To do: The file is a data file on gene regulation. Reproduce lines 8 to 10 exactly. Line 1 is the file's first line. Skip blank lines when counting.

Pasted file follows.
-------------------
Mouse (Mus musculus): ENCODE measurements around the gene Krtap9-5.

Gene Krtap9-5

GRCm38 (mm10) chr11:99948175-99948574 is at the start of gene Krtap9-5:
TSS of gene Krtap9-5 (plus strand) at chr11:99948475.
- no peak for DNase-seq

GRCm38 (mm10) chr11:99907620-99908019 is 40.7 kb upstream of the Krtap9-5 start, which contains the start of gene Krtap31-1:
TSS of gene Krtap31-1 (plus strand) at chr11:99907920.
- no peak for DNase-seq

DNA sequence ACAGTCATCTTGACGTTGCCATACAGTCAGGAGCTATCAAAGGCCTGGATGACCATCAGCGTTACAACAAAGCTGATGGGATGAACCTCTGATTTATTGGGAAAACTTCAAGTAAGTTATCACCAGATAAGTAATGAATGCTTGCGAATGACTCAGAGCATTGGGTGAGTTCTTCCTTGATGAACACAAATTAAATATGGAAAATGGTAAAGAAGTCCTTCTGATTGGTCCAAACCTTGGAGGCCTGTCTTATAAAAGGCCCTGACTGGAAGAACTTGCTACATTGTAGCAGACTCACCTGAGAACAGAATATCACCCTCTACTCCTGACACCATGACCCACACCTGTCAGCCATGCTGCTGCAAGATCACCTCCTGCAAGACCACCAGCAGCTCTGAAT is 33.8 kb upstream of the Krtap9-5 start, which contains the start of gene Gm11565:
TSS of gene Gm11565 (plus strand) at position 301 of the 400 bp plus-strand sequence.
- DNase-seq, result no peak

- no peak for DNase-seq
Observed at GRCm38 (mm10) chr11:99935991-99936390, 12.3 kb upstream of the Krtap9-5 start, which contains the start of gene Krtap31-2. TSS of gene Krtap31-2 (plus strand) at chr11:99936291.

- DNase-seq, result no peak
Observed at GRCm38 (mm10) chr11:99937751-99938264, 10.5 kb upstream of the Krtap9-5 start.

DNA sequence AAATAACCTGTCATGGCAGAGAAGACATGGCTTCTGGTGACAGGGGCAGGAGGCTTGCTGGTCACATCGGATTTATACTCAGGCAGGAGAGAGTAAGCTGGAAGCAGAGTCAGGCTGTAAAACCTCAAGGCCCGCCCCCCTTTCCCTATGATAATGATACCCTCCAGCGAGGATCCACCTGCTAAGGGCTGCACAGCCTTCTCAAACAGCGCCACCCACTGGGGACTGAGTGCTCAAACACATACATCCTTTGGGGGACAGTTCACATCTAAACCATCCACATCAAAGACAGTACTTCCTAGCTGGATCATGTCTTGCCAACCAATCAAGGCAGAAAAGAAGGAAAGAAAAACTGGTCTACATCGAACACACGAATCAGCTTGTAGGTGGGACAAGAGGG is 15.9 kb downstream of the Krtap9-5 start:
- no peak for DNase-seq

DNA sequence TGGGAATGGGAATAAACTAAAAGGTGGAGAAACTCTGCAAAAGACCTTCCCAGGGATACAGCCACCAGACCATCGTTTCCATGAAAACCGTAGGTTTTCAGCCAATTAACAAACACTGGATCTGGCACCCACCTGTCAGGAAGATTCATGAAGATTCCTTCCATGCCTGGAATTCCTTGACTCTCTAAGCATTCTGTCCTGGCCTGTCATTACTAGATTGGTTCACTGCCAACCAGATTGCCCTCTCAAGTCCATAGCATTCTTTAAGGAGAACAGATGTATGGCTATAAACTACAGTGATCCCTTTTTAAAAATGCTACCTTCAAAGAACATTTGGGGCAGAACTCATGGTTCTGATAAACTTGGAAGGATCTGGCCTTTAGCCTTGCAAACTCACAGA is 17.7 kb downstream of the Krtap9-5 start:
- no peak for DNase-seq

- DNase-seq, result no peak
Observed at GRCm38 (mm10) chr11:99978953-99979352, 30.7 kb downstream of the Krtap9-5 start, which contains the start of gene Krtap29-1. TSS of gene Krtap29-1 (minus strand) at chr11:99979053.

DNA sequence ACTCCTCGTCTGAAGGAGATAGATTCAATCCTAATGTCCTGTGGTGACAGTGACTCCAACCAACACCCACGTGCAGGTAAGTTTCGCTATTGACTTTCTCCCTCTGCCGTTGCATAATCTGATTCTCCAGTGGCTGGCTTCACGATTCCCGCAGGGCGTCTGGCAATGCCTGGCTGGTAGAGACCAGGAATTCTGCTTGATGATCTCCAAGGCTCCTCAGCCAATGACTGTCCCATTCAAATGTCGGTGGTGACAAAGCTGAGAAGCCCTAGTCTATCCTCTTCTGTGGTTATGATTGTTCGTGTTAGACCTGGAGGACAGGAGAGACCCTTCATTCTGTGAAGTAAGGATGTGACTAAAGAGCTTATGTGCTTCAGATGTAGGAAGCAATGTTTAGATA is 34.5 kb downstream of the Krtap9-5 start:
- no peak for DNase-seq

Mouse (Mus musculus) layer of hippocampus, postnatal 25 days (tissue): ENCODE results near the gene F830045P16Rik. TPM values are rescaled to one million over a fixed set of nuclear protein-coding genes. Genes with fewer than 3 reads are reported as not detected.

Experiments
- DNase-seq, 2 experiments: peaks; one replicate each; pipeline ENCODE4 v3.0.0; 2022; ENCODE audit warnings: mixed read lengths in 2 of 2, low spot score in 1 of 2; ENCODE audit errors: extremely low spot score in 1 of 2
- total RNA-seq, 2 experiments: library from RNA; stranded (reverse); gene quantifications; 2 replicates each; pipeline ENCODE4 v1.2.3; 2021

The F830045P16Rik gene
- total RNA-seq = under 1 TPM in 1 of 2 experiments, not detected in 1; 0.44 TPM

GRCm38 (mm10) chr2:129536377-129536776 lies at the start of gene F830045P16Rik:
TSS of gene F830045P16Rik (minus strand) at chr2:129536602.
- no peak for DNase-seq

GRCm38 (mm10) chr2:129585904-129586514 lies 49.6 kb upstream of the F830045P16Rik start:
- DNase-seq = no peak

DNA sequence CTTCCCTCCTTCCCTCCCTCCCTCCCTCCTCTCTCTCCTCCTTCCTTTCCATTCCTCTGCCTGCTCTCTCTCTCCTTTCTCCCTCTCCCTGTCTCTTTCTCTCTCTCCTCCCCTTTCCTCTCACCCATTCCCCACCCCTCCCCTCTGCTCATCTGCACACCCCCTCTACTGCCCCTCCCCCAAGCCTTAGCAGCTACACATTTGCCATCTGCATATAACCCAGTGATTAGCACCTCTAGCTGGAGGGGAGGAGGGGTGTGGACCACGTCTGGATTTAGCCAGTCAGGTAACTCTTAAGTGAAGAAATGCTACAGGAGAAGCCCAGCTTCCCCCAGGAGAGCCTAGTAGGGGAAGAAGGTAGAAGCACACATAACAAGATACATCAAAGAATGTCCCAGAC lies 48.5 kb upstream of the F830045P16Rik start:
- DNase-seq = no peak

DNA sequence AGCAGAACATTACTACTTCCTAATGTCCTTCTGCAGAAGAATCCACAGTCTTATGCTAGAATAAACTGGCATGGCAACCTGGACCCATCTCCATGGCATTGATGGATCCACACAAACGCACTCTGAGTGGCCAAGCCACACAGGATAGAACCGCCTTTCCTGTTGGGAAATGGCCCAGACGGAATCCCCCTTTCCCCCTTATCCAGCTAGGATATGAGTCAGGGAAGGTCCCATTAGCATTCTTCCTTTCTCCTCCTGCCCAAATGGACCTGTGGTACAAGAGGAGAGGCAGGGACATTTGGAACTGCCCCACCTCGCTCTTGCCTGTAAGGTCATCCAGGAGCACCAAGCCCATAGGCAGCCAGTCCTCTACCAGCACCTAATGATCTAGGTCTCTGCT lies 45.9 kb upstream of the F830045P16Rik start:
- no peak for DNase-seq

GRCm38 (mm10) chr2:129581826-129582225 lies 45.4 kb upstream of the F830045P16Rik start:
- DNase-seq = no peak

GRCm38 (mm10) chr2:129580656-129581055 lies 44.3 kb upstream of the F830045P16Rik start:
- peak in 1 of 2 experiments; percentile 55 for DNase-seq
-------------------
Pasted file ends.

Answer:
- no peak for DNase-seq

DNA sequence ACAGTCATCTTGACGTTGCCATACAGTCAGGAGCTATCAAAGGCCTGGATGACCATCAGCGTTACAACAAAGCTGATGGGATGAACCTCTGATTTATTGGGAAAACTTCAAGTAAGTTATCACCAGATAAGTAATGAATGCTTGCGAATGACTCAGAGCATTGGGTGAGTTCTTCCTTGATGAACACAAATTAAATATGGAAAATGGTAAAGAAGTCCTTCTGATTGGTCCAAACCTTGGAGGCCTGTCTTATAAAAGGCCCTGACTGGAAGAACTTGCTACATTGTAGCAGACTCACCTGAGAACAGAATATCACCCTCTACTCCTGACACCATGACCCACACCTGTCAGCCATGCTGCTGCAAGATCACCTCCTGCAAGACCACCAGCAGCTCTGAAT is 33.8 kb upstream of the Krtap9-5 start, which contains the start of gene Gm11565:
TSS of gene Gm11565 (plus strand) at position 301 of the 400 bp plus-strand sequence.